Advice on the reform of coercive execution law in the Kurdistan Region of Iraq

Representatives of the delegation from the Kurdistan Region of Iraq with the experts Wolfram Eberhard (left), former judge at the Local Court of Berlin-Tiergarten, and Karl Peter Puszkajler (right), former judge at the Higher Regional Court of Munich, and the IRZ Head of Section for North Africa and the Middle East, Patrick Schneider (third from right).

Representatives of the delegation from the Kurdistan Region of Iraq with the experts Wolfram Eberhard (left), former judge at the Local Court of Berlin-Tiergarten, and Karl Peter Puszkajler (right), former judge at the Higher Regional Court of Munich, and the IRZ Head of Section for North Africa and the Middle East, Patrick Schneider (third from right).

From 19 to 29 January 2015 the final consultations on the reform of the Kurdish Coercive Execution Act took place in Berlin. Apart from a delegation of seven members from the Kurdistan Region of Iraq, two experts from the IRZ, Wolfram Eberhard, former judge at the Local Court of Berlin-Tiergarten, and Karl Peter Puszkajler, former judge at the Higher Regional Court of Munich, participated in these consultations. The Kurdish delegation consisted of high-ranking representatives of the Kurdish administration of justice, the parliament and the so-called Shura Council, a second parliamentary chamber.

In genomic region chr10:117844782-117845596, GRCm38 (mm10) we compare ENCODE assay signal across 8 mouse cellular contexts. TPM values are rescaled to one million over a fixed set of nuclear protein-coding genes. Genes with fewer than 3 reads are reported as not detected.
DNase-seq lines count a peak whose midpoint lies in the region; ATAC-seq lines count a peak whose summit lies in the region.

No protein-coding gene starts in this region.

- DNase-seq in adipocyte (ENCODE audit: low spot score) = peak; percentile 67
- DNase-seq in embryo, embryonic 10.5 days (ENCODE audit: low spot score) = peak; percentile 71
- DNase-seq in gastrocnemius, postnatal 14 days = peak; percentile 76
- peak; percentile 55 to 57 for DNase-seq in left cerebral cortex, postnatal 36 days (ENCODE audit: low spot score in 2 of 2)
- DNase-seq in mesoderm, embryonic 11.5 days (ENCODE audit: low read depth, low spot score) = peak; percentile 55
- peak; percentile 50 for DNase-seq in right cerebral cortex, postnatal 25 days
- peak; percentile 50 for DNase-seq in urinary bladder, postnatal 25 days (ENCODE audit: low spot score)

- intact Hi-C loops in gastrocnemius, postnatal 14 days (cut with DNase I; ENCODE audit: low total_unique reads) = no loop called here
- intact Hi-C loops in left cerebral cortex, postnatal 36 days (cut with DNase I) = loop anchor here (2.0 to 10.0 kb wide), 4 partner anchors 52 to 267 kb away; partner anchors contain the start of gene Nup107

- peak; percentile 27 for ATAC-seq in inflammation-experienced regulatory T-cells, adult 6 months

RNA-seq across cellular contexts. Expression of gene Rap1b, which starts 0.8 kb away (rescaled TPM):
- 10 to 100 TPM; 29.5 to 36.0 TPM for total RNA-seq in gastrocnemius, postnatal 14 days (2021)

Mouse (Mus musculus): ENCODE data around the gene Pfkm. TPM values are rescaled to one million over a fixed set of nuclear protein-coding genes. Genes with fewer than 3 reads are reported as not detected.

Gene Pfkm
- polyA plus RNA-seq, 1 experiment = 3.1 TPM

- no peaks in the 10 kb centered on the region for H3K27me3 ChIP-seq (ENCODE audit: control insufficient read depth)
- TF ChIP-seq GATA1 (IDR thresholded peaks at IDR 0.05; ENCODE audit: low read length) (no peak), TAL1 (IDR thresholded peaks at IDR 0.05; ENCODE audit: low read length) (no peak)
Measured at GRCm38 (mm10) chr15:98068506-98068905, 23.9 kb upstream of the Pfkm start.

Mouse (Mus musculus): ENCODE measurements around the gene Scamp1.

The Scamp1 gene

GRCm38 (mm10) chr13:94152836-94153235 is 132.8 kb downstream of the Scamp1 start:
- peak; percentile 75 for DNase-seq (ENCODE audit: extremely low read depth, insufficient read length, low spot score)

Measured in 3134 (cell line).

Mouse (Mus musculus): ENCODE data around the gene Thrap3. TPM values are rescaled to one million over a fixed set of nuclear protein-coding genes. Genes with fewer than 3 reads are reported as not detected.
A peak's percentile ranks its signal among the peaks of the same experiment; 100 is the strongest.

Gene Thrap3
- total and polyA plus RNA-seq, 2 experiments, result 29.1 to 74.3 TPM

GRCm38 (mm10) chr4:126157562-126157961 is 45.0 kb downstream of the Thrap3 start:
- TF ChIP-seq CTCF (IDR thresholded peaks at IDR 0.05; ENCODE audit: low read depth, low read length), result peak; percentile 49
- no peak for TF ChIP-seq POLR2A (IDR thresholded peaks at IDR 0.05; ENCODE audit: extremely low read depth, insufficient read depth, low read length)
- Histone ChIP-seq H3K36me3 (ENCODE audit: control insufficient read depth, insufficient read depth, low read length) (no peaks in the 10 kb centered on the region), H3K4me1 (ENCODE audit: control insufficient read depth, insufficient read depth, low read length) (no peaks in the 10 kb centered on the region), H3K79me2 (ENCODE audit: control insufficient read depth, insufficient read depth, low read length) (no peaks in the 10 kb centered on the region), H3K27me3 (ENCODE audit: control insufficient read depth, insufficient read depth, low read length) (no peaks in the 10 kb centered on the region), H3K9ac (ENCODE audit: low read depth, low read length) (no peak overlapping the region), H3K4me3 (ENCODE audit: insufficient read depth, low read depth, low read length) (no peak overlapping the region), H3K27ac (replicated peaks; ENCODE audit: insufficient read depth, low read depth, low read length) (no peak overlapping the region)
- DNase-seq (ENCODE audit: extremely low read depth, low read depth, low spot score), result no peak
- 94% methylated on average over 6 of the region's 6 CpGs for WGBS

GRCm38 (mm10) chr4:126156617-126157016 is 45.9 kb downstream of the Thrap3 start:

The project for the reform of the law on coercive execution started at the end of 2012 upon the initiative of the Kurdish government and the German Foreign Office. It was continued in 2013 with 10-day consultations in the capital of the Kurdistan Region of Iraq, Erbil. A complete redraft of the original Act has now been completed in Berlin.

A well-functioning coercive execution system is not only of great importance for the economic development of the Kurdistan Region. It also provides a reliable framework for the conclusion of legal transactions because in the case of a later non-performance by one of the parties, it is guaranteed that the claims can be coercively enforced with the assistance of the state if necessary. The lack or poor enforcement of such a guarantee is a considerable investment obstacle. For the economically growing Kurdistan Region this new legal framework is of utmost importance. This also applies to the family law part of the Coercive Execution Act as the changing social conditions require new legal regulations (e.g. in the case of divorce). The completed draft will now enter the parliamentary proceedings in the Kurdistan Region of Iraq. The IRZ will remain in contact with the Kurdish Ministry of Justice and the Parliament of the Kurdistan Region of Iraq to provide further support.